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How NOT to Mill a PCB (except for SMD)

How NOT to Mill a PCB (except for SMD)

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In this video I will show you how to create a milled PCB for your electronics projects. Along the way I will demonstrate why creating milled PCBs for THT components is not that useful. On the other hand though, I will also demonstrate that creating milled PCBs for SMD components can be very useful. Let's get started!

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  1. Date: October 15, 2017 at 13:38
    Author: GreatScott!

    Anyone interested in a review of such a "cheap" CNC machine from China?

  2. Date: October 27, 2017 at 09:42
    Author: itanc1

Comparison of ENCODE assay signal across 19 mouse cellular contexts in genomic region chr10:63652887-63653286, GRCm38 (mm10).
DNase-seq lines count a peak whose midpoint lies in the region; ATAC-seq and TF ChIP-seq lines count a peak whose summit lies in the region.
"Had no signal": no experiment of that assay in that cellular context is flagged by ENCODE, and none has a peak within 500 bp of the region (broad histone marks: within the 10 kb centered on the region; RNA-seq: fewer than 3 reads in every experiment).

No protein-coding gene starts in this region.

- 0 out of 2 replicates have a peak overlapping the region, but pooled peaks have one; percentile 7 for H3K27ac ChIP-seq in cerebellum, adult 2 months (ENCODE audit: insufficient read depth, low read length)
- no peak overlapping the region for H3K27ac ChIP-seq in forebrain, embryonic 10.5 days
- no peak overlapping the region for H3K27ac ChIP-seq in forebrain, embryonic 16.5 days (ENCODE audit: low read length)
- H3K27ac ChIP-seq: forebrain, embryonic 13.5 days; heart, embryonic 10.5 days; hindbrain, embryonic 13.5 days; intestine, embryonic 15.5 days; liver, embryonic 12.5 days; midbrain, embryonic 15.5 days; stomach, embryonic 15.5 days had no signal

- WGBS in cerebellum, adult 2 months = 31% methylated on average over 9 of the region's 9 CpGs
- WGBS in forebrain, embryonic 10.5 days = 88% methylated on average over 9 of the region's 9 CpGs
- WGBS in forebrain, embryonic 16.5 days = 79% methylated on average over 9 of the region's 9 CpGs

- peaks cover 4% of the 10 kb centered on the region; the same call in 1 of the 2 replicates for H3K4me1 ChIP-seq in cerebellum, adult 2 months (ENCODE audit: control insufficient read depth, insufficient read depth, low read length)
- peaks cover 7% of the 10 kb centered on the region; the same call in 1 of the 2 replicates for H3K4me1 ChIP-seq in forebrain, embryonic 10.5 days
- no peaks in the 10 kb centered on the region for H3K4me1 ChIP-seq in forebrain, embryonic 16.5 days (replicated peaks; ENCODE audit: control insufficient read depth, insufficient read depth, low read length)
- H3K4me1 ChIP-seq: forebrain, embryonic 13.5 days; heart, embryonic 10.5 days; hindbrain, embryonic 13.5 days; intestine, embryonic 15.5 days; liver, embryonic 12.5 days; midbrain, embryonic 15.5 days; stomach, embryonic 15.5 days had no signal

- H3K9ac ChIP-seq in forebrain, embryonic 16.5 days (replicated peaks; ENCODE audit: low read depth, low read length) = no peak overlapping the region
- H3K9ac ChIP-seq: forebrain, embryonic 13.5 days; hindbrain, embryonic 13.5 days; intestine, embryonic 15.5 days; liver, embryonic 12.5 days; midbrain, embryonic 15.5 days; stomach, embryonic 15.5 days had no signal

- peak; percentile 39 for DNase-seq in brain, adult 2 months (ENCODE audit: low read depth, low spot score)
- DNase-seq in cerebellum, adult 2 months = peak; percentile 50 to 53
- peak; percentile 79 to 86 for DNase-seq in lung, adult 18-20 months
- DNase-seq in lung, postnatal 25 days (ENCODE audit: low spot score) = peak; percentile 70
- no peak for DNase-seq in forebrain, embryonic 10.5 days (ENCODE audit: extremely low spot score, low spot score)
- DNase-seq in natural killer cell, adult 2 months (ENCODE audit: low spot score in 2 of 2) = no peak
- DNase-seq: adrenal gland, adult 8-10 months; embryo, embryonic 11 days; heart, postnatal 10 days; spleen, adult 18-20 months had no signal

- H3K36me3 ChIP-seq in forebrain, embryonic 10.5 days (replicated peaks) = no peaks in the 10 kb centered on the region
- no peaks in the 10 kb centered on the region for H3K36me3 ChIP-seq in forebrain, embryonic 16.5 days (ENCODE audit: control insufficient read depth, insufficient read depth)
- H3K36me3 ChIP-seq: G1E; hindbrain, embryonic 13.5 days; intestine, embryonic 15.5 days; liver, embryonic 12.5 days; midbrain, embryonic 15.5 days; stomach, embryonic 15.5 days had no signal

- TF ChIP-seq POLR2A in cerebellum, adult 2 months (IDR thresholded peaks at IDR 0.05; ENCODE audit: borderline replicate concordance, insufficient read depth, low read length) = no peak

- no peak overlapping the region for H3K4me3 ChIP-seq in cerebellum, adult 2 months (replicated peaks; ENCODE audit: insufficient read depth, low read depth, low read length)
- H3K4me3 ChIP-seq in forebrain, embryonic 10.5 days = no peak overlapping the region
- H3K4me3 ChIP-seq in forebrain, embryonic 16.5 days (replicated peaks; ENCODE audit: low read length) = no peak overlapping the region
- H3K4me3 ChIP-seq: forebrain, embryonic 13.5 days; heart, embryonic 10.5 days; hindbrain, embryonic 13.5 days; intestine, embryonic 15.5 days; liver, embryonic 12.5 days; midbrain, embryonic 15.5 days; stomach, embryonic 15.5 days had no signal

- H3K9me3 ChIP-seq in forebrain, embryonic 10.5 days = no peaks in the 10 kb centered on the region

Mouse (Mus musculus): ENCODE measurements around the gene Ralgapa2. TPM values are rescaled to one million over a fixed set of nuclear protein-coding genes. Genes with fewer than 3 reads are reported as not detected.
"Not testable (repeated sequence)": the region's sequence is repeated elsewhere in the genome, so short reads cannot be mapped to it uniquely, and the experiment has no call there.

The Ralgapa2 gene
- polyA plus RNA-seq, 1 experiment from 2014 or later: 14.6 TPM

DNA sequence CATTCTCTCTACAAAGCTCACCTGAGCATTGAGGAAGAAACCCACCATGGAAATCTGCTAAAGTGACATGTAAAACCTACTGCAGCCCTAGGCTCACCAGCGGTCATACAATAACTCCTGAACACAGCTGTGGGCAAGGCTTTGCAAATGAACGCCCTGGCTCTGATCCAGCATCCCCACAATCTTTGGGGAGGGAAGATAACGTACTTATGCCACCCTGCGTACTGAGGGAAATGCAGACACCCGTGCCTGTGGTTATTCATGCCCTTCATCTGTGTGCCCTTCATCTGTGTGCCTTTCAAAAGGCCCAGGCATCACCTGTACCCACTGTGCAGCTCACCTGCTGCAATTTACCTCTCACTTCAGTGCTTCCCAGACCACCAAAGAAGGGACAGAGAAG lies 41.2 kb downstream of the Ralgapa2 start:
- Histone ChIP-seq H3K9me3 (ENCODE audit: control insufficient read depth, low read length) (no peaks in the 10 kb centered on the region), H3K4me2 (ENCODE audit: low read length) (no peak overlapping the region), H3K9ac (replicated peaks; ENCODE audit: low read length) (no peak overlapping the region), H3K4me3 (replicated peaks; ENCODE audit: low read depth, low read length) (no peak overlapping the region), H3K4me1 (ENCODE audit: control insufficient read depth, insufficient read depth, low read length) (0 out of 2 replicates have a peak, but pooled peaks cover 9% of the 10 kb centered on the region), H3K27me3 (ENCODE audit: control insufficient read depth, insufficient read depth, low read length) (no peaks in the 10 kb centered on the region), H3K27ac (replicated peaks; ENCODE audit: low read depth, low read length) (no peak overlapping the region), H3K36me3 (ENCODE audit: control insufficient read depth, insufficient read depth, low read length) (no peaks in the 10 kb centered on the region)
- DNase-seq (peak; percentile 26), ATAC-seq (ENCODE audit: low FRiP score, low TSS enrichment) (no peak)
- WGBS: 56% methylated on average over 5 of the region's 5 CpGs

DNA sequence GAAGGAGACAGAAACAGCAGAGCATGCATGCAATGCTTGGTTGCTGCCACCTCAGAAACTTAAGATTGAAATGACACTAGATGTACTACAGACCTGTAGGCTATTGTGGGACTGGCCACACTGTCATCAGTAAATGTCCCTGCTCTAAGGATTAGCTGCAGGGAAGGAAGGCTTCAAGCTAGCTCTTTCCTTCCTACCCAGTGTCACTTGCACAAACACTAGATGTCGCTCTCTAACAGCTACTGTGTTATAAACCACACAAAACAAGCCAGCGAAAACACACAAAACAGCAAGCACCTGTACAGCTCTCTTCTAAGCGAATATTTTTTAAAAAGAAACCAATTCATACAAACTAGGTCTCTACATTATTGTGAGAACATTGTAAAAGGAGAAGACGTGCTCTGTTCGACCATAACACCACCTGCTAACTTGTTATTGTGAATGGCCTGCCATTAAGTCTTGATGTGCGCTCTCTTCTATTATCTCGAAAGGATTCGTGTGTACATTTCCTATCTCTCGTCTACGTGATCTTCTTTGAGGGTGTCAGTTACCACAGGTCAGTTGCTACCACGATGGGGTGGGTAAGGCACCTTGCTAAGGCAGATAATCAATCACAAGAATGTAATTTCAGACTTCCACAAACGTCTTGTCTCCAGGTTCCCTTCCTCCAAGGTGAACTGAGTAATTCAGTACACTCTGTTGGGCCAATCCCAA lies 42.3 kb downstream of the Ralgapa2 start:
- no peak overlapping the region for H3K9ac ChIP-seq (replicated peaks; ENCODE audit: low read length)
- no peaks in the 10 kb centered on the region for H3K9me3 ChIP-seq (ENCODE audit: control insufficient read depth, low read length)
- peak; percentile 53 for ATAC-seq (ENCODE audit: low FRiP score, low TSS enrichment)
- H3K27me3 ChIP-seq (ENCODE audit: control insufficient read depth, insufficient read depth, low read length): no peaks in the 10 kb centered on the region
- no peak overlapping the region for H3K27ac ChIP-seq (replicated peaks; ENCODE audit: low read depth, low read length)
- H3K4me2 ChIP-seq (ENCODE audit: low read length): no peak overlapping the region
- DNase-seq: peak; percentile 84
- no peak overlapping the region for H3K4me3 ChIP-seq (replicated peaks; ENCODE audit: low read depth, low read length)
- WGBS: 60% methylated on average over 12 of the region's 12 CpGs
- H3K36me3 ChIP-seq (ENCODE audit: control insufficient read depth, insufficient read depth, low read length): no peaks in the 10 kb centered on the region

I am a huge fan of pcb milling.    I bought a £600 4 axis machine from china which did take about a week of overhauling to make it function (configure for linuxcnc, add limit switches, replace the appealing excuse for a spindle etc).   The bed was extruded aluminium and not very flat so I added a 3/4" piece of mdf held down with recessed roofing bolts.   I then milled the entire work area with a dremel milling bit in the spindle to create a sacrificial but very flat surface.   I hold down the copper clad board with double sided tape and as long as i am careful to avoid ripples in the tape the top of the board is parallel with the bed.   i do not use auto levelling.   i have installed it but I stopped using it because firstly it is time consuming but more crucially if something goes wrong during the milling (like a broken tip) you cannot re-probe as there is a chance that it will probe into an already cut area which will result in no electrical contact and therefore will carry on driving the spindle into the board with very unhappy results.